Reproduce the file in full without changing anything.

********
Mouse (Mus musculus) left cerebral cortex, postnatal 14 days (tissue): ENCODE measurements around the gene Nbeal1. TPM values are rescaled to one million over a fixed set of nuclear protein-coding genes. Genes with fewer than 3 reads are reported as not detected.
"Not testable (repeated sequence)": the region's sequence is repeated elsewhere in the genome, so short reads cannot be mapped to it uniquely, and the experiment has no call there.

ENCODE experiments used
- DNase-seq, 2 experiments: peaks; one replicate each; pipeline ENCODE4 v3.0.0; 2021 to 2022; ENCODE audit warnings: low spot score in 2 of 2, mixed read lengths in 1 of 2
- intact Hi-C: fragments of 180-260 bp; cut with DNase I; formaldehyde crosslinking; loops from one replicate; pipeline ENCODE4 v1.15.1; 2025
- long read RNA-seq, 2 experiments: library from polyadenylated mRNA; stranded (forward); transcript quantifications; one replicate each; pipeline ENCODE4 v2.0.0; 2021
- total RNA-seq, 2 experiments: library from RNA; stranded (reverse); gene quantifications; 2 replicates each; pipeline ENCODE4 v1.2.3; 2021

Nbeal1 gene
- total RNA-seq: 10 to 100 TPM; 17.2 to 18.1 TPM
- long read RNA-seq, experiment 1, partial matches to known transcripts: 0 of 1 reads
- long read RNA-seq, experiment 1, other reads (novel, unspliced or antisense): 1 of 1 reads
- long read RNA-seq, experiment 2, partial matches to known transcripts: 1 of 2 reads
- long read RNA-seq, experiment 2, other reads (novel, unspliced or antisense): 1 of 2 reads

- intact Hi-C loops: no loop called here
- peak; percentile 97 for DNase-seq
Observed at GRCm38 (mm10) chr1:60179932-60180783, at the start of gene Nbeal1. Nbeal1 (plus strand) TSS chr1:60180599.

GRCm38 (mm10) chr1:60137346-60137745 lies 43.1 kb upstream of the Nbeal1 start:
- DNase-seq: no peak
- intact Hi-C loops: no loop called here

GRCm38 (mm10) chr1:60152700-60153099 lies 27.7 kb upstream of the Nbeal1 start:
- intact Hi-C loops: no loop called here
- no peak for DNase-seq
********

Mouse (Mus musculus) left cerebral cortex, postnatal 14 days (tissue): ENCODE measurements around the gene Nbeal1. TPM values are rescaled to one million over a fixed set of nuclear protein-coding genes. Genes with fewer than 3 reads are reported as not detected.
"Not testable (repeated sequence)": the region's sequence is repeated elsewhere in the genome, so short reads cannot be mapped to it uniquely, and the experiment has no call there.

ENCODE experiments used
- DNase-seq, 2 experiments: peaks; one replicate each; pipeline ENCODE4 v3.0.0; 2021 to 2022; ENCODE audit warnings: low spot score in 2 of 2, mixed read lengths in 1 of 2
- intact Hi-C: fragments of 180-260 bp; cut with DNase I; formaldehyde crosslinking; loops from one replicate; pipeline ENCODE4 v1.15.1; 2025
- long read RNA-seq, 2 experiments: library from polyadenylated mRNA; stranded (forward); transcript quantifications; one replicate each; pipeline ENCODE4 v2.0.0; 2021
- total RNA-seq, 2 experiments: library from RNA; stranded (reverse); gene quantifications; 2 replicates each; pipeline ENCODE4 v1.2.3; 2021

Nbeal1 gene
- total RNA-seq: 10 to 100 TPM; 17.2 to 18.1 TPM
- long read RNA-seq, experiment 1, partial matches to known transcripts: 0 of 1 reads
- long read RNA-seq, experiment 1, other reads (novel, unspliced or antisense): 1 of 1 reads
- long read RNA-seq, experiment 2, partial matches to known transcripts: 1 of 2 reads
- long read RNA-seq, experiment 2, other reads (novel, unspliced or antisense): 1 of 2 reads

- intact Hi-C loops: no loop called here
- peak; percentile 97 for DNase-seq
Observed at GRCm38 (mm10) chr1:60179932-60180783, at the start of gene Nbeal1. Nbeal1 (plus strand) TSS chr1:60180599.

GRCm38 (mm10) chr1:60137346-60137745 lies 43.1 kb upstream of the Nbeal1 start:
- DNase-seq: no peak
- intact Hi-C loops: no loop called here

GRCm38 (mm10) chr1:60152700-60153099 lies 27.7 kb upstream of the Nbeal1 start:
- intact Hi-C loops: no loop called here
- no peak for DNase-seq